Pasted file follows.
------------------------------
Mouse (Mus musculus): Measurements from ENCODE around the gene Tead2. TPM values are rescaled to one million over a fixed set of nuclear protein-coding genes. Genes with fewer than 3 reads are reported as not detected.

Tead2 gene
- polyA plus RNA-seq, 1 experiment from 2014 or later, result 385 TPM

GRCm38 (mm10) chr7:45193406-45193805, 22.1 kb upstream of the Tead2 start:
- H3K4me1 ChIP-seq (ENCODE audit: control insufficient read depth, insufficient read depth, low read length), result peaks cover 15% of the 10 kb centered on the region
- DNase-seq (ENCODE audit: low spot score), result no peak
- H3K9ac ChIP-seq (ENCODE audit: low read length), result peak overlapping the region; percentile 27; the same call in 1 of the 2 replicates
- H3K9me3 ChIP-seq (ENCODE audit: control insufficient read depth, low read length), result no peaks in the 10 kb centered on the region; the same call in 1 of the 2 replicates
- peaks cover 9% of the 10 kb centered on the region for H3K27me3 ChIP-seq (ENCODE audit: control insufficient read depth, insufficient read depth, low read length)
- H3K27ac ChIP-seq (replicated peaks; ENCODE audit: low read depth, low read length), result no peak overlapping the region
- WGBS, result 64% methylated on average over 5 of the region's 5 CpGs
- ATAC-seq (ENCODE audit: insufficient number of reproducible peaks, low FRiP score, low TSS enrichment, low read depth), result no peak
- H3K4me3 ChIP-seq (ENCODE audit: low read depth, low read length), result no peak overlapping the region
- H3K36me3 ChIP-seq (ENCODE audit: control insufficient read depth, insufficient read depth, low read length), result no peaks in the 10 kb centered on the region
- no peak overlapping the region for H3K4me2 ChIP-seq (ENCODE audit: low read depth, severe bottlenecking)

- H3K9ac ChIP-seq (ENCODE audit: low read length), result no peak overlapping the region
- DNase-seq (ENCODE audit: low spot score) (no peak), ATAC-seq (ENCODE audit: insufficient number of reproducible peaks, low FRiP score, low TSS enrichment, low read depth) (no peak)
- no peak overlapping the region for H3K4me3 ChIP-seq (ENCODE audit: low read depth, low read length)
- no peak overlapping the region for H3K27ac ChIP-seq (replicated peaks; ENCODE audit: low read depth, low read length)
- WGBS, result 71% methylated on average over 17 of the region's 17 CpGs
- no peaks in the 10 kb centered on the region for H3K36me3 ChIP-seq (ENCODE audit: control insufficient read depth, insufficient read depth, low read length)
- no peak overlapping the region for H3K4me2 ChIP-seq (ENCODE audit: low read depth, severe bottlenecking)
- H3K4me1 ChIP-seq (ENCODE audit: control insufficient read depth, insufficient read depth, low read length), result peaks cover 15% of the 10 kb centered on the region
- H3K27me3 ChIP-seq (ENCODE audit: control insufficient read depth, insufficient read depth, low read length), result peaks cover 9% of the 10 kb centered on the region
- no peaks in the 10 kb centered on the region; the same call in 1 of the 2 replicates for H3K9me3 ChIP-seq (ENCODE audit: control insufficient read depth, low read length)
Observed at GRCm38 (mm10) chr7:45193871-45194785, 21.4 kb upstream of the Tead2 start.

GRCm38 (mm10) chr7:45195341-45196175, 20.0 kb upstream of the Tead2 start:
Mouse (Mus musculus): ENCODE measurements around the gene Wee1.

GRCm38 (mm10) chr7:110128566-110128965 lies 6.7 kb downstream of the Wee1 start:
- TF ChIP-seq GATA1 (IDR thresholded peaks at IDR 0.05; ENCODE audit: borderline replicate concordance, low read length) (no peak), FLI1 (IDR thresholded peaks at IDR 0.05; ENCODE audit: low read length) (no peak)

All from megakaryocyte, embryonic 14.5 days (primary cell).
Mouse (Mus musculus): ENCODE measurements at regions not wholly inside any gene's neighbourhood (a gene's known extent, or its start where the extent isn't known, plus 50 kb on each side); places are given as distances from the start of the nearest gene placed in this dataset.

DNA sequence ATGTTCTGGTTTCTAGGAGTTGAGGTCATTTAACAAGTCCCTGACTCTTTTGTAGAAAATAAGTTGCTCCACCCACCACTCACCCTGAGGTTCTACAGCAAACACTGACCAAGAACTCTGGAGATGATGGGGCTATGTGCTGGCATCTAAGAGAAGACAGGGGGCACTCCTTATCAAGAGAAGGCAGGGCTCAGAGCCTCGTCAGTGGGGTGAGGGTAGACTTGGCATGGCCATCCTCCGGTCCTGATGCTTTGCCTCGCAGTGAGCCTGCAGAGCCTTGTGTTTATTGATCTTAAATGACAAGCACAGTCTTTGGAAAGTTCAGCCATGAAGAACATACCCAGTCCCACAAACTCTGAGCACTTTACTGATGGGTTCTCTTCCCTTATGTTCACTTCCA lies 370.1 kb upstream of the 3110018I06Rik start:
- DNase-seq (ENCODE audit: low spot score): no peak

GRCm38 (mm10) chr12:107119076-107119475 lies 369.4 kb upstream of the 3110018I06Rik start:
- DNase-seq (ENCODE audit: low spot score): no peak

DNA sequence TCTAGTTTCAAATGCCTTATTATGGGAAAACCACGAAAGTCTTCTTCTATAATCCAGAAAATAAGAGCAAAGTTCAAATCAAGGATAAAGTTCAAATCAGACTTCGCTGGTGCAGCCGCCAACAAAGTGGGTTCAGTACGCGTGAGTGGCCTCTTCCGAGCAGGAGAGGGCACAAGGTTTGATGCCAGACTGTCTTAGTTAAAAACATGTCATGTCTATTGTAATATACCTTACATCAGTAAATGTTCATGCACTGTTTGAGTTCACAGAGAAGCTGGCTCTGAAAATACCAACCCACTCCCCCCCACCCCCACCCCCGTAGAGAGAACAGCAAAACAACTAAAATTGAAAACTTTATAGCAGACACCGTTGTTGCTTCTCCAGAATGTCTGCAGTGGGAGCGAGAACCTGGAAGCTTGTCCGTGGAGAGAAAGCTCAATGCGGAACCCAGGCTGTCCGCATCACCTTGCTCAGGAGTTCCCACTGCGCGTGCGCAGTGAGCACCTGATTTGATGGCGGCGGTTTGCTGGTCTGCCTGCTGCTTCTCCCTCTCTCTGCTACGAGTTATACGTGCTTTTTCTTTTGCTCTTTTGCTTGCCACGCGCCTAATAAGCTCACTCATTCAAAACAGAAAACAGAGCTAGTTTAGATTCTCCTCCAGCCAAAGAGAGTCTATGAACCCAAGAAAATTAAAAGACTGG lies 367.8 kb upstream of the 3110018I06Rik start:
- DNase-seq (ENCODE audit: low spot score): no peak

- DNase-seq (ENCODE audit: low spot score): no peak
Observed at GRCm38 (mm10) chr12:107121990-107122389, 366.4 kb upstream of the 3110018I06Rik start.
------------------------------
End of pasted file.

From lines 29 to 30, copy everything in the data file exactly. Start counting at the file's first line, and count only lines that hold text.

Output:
GRCm38 (mm10) chr7:110128566-110128965 lies 6.7 kb downstream of the Wee1 start:
- TF ChIP-seq GATA1 (IDR thresholded peaks at IDR 0.05; ENCODE audit: borderline replicate concordance, low read length) (no peak), FLI1 (IDR thresholded peaks at IDR 0.05; ENCODE audit: low read length) (no peak)